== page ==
Pro tip: Come fall, this part of the Hudson Valley comes alive with apple picking (and apple cider doughnuts, and pumpkin hunting). Make an afternoon of orchard-hopping, with a hay ride or two thrown in for good measure.

Where to stay: The Maker Hotel, from the founders of Fresh Beauty, is a good home base, as is The Howard (the latter is next to the lovely Ca’Mea Italian restaurant).

Cape May, NJ

2.5 hours from NYC by car

Victorian homes along the beach, in Cape May, New Jersey
Image: sparhawk4242/Getty Images

Family friendly meets pure Americana vibes in this summer hot spot south of NYC. But don’t let Cape May’s casual first impression sway you—there are plenty of sophisticated restaurants, chic boutiques, and next-level spa treatments when you dig a layer deeper.

Getting here: You can take a series of buses, but the trip will take you five hours. Your best bet is to drive and the route will keep you trucking along the Garden State Parkway for most of the journey.

On your to-do list: Don’t miss the Harriet Tubman Museum of New Jersey, which celebrates the abolitionist history of Cape May, which was an important stop on the Underground Railroad. The beaches may be the main draw, but make sure to check out the Cape May Lighthouse, Cape May Arcade, Cape May Point Science Center, and catch a show at the East Lynne Theater Company when you need a family-friendly break from the sun.

Pro tip: Get to know the city a bit better by taking a Cape May Trolley Tour early on in your trip. The tour only lasts 45 minutes and you’ll leave with recs for your stay, as well as a strong collection of trivia-level Cape May knowledge.

Where to stay: Congress Hall is the place for history buffs. Before it opened in 1816, Americans didn’t really go to the seashore on vacation but it got so popular that the property was nicknamed the “Summer White House,” hosting five U.S. presidents. Alternatively, The Chalfonte Hotel is two blocks from the beach and is known around town (and beyond) for the fried chicken and biscuits at its restaurant, the Magnolia Room.

Rhinebeck, NY

2 hours from NYC by car or 1 hour and 40 minutes by train

Dining room at Willow Restaurant, Rhinebeck, New York
Willow Restaurant
Image: Management/Tripadvisor

Small art galleries, 19th-century mansions, charming antique stores, and quaint inns abound: this is Hudson Valley touristing as it has been for ages. Once sleepy, there are plenty of trendy hotels and restaurants lining Rhinebeck's streets—but don’t worry, the city has maintained its charm.

Getting here: The Taconic State Parkway will get you most of the way from New York City. For those without wheels, grab a seat on the 243 Rensselaer Amtrak train and settle in for the ride.

On your to-do list: Apartment-dwellers from NYC can visit Staatsburgh, an opulent 65-room Beaux Arts mansion, to consider the size of their own dwellings and then weep their way to Willow, chef Charlie Palmer’s restaurant at the Mirabeau Inn & Spa.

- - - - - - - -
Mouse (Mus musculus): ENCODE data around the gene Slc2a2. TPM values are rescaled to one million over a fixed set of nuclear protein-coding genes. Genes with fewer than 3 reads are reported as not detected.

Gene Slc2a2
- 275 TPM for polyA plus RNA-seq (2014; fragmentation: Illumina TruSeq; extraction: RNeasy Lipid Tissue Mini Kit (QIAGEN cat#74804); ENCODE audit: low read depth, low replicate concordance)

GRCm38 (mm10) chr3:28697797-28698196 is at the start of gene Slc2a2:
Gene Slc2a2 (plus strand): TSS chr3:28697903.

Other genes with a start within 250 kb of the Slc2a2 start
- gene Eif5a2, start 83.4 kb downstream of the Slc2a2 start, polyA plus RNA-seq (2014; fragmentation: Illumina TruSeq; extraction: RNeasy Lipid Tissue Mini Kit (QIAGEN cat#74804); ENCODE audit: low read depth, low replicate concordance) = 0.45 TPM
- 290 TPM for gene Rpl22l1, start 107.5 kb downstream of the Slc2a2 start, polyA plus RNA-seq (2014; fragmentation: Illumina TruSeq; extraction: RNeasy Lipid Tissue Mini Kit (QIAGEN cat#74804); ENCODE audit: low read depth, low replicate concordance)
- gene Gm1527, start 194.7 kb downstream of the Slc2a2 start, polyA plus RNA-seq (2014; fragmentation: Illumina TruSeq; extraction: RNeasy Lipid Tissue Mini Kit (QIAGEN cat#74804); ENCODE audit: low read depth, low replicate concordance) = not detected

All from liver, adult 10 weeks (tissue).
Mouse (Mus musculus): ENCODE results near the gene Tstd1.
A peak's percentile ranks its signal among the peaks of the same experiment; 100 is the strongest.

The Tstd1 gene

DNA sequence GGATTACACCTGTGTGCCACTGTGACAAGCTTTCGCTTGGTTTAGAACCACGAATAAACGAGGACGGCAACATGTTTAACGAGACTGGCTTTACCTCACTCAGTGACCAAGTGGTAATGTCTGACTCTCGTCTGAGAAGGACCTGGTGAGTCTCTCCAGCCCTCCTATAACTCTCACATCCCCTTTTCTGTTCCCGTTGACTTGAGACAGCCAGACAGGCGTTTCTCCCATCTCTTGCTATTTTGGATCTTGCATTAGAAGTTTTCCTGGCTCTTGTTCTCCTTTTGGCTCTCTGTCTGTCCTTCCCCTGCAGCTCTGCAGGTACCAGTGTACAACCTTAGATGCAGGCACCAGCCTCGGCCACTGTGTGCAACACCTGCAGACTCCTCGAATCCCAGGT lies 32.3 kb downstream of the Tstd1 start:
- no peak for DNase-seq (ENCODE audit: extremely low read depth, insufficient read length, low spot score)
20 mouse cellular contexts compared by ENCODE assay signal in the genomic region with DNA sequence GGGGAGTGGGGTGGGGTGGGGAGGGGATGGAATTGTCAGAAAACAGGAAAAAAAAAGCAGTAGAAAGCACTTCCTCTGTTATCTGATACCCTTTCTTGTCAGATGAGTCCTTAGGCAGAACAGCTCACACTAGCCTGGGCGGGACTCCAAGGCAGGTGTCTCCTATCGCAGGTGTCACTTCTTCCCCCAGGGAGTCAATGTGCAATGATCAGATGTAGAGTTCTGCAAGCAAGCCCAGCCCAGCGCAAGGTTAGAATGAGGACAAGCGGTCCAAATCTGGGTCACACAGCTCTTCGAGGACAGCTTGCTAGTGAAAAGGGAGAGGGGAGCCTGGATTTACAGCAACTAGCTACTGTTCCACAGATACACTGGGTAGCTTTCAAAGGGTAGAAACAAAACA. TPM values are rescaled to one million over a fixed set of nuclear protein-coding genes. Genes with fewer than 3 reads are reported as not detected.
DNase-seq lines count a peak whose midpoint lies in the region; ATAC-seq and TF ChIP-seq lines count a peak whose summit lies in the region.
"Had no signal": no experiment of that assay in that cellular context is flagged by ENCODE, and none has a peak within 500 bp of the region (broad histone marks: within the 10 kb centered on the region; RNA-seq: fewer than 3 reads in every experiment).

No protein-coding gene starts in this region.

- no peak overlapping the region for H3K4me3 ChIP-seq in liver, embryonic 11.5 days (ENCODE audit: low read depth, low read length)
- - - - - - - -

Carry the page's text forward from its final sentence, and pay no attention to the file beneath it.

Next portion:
Pro tip: Rhinebeck has a steady calendar of festivals and events (think: NY State Sheep and Wool Festival and the Rhinebeck Crafts Festival) come warm weather. Plan your trip around one of them to mingle with locals.

Where to stay: Book a room (and grab a drink) at the Beekman Arms, a hotel and tavern that’s been a go-to spot for ales and opinions since the American Revolution.

Montauk, NY

2.5 hours from NYC by car or 3 hours by train

Swimming pool with view of beach and ocean at Marram, Montauk, New York
Image: Management/Tripadvisor

Visitors to Montauk, the easternmost point of the state, can expect gentle surf breaks, quaint cafés, and a laid-back lifestyle that’s just the tonic for stressed-out urbanites.

Getting here: The Long Island Railroad will drop you off in Montauk. Drivers will clock a majority of their miles on I-495 E.

On your to-do list: You can visit the Montauk Lighthouse (commissioned by George Washington himself), poke around the local boutiques, or hike in the local Camp Hero State Park, but there’s nothing wrong with just walking on the beach.

Pro tip: Montauk is far from a summer-only destination. During the winter, hotel rates go down and the beaches empty out. You may not be stretching out on the sand in your swimsuit, but the cooler temps add a moody filter to all of the sights. If you do go this route, keep in mind that some restaurants are seasonal.

Where to stay: Splurge on a room at Gurney's Star Island Resort & Marina or trendy Marram—or settle into a cozy vacation rental. Just know, summer and fall accommodations often book up months in advance.

Erika Owen
Erika Owen is a Brooklyn-based writer and self-described Iceland enthusiast. She is also the author of The Art of Flaneuring: How to Wander with Intention and Discover a Better Life, Lawbreaking Ladies: 50 Tales of Daring, Defiant, and Dangerous Women from History, and Fodor's Essential Iceland.
Reade Tilley
Reade Tilley is a writer and media professional who can be found at, among other places.